‘Star Trek: Lower Decks’ Needs to Break Up the Band
With the cast of Star Trek: Lower Decks now all lieutenants junior grade, it’s time for one of them to leave the Cerritos.
Modern Star Trek frequently straddles the chasm between serial and episodic storytelling. For the first three seasons, the one constant on Lower Decks is the rank of our heroes–ensign. But just as everything else around the Lower Deckers changes, so, too, must they. And with the two-episode season 4 debut, all that change finally manifested in an across-the-board promotion.
But how far are the creators behind Lower Decks willing to go with that change? There’s an argument to be made that it is time for one of the Lower Deckers to leave the Cerritos. And in fact, I’m making that argument now.
Let’s look at where we are in the show’s trajectory. How are the characters different? And where can the show go next?
The Difference With the Star Trek: Lower Decks Episode “Twovix”
This season of Star Trek: Lower Decks begins with the unexpected sequel to “Tuvix”. If you don’t know, “Tuvix” is a Star Trek: Voyager episode where Tuvok and Neelix have a transporter incident that causes them to combine into one, new sentient being: Tuvix. Captain Janeway’s resolution for this is to ignore Tuvix’s begging for life and restore Tuvok and Neelix back to their separate forms.
The in-universe explanation for Janeway’s decision is that she needs both Neelix and Tuvok. Also, two lives outweigh one. And that is kind of fair. And as Captain Freeman points out in “Twovix,” Janeway was in the Delta Quadrant. There are no good choices in Janeway’s situation.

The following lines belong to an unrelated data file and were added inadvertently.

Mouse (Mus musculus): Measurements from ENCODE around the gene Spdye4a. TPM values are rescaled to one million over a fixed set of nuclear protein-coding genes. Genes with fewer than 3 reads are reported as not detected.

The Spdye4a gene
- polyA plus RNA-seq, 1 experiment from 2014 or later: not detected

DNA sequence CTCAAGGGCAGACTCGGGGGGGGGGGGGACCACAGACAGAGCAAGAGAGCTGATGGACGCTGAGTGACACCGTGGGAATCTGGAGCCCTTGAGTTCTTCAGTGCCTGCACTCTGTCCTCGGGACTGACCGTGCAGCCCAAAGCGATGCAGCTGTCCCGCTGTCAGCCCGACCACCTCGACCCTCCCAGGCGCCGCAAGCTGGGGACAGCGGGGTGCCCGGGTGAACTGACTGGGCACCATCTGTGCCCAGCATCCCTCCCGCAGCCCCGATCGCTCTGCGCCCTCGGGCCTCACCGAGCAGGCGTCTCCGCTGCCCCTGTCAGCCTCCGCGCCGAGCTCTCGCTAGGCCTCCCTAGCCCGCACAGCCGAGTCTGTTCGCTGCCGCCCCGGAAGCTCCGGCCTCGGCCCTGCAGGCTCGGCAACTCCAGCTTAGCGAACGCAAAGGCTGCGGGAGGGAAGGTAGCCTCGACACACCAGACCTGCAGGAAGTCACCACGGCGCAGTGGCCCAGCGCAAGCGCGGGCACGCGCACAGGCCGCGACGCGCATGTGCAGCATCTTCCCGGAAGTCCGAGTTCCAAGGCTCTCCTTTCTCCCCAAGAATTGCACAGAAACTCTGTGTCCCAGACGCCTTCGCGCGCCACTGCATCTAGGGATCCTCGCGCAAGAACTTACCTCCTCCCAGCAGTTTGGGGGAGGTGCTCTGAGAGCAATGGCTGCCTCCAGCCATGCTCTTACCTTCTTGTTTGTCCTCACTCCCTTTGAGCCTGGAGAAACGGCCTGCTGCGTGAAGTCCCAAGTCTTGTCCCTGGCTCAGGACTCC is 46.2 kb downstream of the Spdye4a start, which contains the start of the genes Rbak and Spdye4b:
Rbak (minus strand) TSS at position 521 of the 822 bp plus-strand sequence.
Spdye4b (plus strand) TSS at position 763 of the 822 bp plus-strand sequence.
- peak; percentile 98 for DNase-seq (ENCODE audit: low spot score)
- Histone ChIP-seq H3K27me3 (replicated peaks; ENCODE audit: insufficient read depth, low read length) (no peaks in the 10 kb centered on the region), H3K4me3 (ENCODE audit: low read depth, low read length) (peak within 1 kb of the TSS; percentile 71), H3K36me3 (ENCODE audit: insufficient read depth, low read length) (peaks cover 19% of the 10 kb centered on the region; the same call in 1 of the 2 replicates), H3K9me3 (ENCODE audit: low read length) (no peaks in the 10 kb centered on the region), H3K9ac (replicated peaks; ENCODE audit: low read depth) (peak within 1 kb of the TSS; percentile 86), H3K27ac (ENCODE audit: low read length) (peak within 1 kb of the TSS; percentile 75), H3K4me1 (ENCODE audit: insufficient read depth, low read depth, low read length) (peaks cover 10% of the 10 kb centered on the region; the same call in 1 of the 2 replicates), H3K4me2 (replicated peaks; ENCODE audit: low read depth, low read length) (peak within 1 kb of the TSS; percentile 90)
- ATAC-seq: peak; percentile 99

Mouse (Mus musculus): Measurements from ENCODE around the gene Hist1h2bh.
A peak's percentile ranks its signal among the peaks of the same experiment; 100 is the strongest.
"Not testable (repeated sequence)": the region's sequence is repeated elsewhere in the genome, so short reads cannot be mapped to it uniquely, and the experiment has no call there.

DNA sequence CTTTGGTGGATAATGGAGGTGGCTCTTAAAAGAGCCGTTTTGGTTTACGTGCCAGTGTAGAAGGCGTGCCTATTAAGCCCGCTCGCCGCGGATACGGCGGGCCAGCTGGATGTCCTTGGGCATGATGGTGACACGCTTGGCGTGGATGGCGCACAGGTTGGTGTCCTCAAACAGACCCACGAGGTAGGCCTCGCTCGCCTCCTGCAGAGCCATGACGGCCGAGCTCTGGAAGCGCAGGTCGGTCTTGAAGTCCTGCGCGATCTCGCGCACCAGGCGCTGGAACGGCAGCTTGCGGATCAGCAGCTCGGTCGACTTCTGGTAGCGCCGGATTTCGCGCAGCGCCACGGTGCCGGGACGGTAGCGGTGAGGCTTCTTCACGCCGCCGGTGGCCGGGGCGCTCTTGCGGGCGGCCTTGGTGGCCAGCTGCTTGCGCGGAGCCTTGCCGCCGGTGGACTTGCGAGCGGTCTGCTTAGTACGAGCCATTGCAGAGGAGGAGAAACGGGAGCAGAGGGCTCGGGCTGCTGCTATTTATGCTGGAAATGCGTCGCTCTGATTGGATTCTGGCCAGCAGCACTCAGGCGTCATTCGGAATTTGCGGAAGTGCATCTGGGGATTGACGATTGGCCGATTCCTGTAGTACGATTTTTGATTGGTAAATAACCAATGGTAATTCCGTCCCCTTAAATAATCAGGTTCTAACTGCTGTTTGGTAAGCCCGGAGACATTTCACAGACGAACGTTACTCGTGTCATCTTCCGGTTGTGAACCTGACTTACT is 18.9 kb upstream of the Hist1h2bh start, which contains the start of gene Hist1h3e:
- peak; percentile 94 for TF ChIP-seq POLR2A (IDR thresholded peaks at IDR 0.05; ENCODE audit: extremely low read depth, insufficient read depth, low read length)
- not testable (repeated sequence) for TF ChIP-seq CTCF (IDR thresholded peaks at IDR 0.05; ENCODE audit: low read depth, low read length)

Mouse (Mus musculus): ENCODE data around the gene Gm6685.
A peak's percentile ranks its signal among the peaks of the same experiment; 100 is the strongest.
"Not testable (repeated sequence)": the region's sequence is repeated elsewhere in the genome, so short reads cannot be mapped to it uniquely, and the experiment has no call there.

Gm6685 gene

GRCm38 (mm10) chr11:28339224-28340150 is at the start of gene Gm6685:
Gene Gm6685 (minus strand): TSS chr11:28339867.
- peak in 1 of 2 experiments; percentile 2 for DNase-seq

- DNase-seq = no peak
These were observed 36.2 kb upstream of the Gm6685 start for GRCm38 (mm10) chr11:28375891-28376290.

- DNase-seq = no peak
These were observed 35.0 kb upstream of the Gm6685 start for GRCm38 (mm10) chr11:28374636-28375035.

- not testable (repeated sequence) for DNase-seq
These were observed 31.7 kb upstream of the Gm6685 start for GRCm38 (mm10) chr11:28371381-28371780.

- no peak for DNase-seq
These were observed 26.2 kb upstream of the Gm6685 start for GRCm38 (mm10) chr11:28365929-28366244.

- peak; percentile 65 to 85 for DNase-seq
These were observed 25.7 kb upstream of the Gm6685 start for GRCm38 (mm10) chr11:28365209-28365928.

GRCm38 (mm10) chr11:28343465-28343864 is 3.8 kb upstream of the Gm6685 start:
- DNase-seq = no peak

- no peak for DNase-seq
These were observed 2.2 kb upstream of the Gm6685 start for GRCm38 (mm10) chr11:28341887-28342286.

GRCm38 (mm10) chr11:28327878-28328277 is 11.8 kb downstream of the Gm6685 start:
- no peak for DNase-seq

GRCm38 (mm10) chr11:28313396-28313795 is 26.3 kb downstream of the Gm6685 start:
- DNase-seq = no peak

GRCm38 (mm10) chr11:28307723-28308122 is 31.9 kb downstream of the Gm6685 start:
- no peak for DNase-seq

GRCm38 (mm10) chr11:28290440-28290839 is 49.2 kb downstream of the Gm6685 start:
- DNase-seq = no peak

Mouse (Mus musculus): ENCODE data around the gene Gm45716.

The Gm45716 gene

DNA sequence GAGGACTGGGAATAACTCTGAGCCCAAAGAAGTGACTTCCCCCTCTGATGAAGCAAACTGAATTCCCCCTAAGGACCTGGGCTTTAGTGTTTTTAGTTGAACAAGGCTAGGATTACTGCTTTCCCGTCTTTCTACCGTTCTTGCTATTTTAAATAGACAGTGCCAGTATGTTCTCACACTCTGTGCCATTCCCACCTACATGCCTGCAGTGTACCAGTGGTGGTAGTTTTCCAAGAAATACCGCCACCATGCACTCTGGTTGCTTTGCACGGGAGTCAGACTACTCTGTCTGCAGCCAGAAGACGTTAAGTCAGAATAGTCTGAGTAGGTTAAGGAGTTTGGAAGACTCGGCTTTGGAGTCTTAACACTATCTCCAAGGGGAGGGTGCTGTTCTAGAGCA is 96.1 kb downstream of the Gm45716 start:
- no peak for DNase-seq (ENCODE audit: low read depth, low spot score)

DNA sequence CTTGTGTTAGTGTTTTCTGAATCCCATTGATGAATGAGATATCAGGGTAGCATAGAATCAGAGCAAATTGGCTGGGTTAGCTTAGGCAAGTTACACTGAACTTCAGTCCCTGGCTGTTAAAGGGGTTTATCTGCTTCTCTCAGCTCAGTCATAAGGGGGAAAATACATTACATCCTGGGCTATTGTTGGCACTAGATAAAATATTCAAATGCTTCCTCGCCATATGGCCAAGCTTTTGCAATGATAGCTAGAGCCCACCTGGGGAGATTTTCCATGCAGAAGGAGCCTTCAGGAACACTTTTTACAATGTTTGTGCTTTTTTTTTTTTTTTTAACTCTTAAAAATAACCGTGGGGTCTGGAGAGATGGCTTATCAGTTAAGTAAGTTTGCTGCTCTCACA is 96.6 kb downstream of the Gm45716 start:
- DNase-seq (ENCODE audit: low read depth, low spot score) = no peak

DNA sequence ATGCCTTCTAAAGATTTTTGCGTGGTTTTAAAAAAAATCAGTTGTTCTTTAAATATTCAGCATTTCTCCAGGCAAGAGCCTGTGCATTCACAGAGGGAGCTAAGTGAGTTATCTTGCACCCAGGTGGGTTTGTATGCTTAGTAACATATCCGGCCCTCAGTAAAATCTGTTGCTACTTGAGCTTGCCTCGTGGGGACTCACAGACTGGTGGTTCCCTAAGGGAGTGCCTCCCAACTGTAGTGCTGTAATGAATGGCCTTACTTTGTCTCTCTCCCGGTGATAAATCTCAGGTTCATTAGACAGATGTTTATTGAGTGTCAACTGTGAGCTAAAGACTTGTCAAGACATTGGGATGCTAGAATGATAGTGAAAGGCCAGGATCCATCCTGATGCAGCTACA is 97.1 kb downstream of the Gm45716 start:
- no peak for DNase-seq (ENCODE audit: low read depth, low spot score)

However, in the real world, the actual reason Tuvix does not stick around boils down to one reason: the executives wanted Voyager to be largely episodic, not serialized. Simply put: replacing two established characters (and actors) with a new one did not fit with the plan.
Star Trek: Lower Decks is different. In “Twovix” Freeman says things on the Cerritos are different. Textually that means they are in the Alpha Quadrant, but subtextually, that also means that Lower Decks is allowed to change. That change starts with the Lower Deckers getting promotions.
But it should not end there.
Characters get written out of Star Trek all the time. The problem is that it usually happens in a way that isn’t very good. Tasha Yar suffers what TNG itself labels “an empty death” in “Skin of Evil”. Jadzia Dax dies in the DS9 episode “Tears of the Prophets” over a dispute between actor Terry Farrell and the show’s producers. And “Trip” Tucker dies at the end of Enterprise because… actually, I have no idea why. But his death served neither show nor character.
Recently we even wrote about the departure of Yeoman Rand on TOS and how much she needs to return on SNW. Long story short: there are very few occasions where a character leaves a show on Star Trek.
However, the three clear occasions where Trek gets a character departure right all have one thing in common: promotion. Miles O’Brien transfers to Deep Space Nine in “Emissary”–great episode. Wesley Crusher goes to Starfleet Academy in the TNG episode “Final Mission”–a quality episode. And Tilly takes a gig at Starfleet Academy in the DISCO episode “All is Possible”–a perfectly serviceable episode with good character beats.